If you are relying on the state pension to fund your retirement, then you have run out of money until the end of the year, according to a financial firm.
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The state pension offers a couple £16,593 a year, while figures from the Office of National Statistics put average annual spending for a retired couple at £21,770.
The difference – £5,177 a year – should come from savings, investments and personal pensions.
The cut-off day, says retirement financial adviser Just, was October 6.
Stephen Lowe, who is group communications director at Just, the state pension adds up to a significant slice of income for most pensioner households.
Struggle to save
“It still only covers about three in every four pounds that the average couple has available to spend over the course of a year,” he said.
“Of those accessing pension benefits, seven in 10 are aged under 65 and, of those around 60% take a full cash withdrawal.
“That is fine if they have other sources of capital or income, but many people struggle to save enough into a pension.
“Taking it out of the pension years earlier than necessary could well harm its future income potential.”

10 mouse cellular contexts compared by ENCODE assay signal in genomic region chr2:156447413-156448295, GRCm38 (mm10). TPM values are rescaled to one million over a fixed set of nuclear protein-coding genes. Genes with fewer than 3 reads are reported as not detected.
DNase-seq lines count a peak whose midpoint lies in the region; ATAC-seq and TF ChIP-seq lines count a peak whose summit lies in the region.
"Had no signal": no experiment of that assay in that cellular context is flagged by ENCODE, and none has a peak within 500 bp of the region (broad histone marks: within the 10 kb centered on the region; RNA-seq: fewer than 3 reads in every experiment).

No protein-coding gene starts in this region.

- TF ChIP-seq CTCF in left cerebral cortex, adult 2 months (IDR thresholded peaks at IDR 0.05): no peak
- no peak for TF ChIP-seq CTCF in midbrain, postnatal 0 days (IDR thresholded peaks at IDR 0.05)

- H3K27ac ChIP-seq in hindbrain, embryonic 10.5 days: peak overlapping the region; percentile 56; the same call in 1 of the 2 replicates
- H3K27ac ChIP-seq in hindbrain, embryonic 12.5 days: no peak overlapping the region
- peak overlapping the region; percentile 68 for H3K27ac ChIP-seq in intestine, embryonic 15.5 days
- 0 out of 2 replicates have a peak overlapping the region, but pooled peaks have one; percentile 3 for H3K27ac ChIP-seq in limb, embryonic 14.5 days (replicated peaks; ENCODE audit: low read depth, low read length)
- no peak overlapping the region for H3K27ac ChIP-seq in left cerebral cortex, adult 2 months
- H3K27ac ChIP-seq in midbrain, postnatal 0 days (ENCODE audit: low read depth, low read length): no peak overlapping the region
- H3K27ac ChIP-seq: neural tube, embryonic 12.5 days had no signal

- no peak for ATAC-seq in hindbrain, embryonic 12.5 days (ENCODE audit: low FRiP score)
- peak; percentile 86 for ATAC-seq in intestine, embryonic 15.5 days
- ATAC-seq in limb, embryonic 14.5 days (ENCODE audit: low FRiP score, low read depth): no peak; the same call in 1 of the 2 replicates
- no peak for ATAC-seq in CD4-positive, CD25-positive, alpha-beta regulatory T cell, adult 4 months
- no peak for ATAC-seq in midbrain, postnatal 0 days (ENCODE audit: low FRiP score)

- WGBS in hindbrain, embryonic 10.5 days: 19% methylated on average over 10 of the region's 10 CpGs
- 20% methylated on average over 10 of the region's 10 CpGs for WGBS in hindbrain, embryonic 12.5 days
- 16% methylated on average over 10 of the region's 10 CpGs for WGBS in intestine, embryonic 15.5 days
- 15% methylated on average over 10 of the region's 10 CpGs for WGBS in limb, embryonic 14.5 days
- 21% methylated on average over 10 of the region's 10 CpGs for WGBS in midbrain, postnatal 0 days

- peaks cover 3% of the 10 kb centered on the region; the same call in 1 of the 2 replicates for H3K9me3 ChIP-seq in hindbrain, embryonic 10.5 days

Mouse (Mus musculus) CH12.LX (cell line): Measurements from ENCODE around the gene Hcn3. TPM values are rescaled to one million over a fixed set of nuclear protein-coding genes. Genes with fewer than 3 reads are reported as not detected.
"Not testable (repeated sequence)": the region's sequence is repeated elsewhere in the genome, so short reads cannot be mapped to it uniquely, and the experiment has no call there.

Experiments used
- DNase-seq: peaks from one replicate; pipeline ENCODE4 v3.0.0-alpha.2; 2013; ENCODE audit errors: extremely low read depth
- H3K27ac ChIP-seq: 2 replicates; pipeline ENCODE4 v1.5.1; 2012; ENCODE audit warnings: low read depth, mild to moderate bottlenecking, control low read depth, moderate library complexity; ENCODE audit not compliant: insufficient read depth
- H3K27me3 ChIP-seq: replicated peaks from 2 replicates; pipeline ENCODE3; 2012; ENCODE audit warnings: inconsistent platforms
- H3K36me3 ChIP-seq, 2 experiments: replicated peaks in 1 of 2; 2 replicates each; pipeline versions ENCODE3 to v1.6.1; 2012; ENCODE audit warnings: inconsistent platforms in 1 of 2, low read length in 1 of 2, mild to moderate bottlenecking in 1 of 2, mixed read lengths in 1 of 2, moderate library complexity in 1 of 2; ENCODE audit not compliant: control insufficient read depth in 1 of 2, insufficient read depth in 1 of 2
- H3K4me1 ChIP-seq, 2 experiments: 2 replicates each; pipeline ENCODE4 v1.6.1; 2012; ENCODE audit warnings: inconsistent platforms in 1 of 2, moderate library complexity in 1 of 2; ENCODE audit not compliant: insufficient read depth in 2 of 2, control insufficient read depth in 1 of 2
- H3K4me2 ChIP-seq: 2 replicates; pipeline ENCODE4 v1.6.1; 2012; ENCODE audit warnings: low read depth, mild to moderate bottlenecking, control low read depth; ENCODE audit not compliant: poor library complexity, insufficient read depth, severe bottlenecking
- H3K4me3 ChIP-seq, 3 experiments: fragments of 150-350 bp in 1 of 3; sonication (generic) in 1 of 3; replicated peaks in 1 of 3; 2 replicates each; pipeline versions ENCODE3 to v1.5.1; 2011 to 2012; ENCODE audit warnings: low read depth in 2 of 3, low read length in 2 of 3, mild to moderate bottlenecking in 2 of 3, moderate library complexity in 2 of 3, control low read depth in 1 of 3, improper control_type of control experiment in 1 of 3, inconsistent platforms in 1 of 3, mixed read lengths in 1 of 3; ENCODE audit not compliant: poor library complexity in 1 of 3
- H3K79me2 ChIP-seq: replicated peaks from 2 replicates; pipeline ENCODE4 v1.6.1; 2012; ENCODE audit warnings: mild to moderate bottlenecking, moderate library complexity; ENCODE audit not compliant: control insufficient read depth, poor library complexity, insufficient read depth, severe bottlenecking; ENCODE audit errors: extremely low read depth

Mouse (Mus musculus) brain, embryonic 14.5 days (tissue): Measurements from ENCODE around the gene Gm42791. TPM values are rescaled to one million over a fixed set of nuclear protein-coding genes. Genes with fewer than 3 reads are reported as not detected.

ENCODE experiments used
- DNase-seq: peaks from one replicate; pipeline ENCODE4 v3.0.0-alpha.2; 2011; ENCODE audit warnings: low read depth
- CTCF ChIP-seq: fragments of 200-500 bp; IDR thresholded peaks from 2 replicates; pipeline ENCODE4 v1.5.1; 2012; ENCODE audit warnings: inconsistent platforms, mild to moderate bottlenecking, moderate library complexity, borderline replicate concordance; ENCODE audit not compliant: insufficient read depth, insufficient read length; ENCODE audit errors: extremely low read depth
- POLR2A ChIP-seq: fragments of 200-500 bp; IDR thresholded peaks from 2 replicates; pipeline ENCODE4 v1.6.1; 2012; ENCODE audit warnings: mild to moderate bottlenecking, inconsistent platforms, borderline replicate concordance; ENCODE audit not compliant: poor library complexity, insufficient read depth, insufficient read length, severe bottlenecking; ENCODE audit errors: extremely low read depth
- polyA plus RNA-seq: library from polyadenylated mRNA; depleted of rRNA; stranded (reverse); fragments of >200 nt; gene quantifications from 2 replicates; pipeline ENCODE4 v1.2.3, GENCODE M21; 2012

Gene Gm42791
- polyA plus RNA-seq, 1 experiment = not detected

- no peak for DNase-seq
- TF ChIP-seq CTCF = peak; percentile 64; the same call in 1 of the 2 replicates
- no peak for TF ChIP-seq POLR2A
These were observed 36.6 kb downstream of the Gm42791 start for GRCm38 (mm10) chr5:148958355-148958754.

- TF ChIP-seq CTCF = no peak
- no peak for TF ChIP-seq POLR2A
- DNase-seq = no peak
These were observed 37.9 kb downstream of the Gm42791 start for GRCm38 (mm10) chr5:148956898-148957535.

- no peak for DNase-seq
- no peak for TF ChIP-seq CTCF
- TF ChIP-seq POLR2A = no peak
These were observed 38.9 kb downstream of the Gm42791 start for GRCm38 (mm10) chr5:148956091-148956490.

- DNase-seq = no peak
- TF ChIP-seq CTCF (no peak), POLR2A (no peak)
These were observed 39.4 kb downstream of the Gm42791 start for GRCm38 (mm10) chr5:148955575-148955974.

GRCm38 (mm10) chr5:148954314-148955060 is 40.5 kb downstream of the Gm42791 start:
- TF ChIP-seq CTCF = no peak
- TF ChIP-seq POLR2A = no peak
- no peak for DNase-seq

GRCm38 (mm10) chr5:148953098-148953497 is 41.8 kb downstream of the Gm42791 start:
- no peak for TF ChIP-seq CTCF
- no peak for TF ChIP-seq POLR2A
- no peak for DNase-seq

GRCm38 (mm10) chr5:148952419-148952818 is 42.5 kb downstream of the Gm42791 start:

Making up that £5,177 a year takes a lot of saving with banks and building societies paying such low rates.
An optimistic investor would consider a pot of about £200,000 would offer an annual income of £5,000 a year, but after Brexit, that could rise to even more depending on how the economy fares.
Even on an income of £21,770 a year, a pensioner couple would need to live on a tight budget and make same sensible financial decisions to keep on track.
That would mean a lot of time looking for the cheapest deals, such as utilities, broadband and insurance.
“If you’re not already living on a budget, it might be worth starting to make cutbacks now so that you get used to living on a set income,” says Just.
“You should think about cutting costs, looking for deals and offers for older people and deal with debt while you are still working if you can.”
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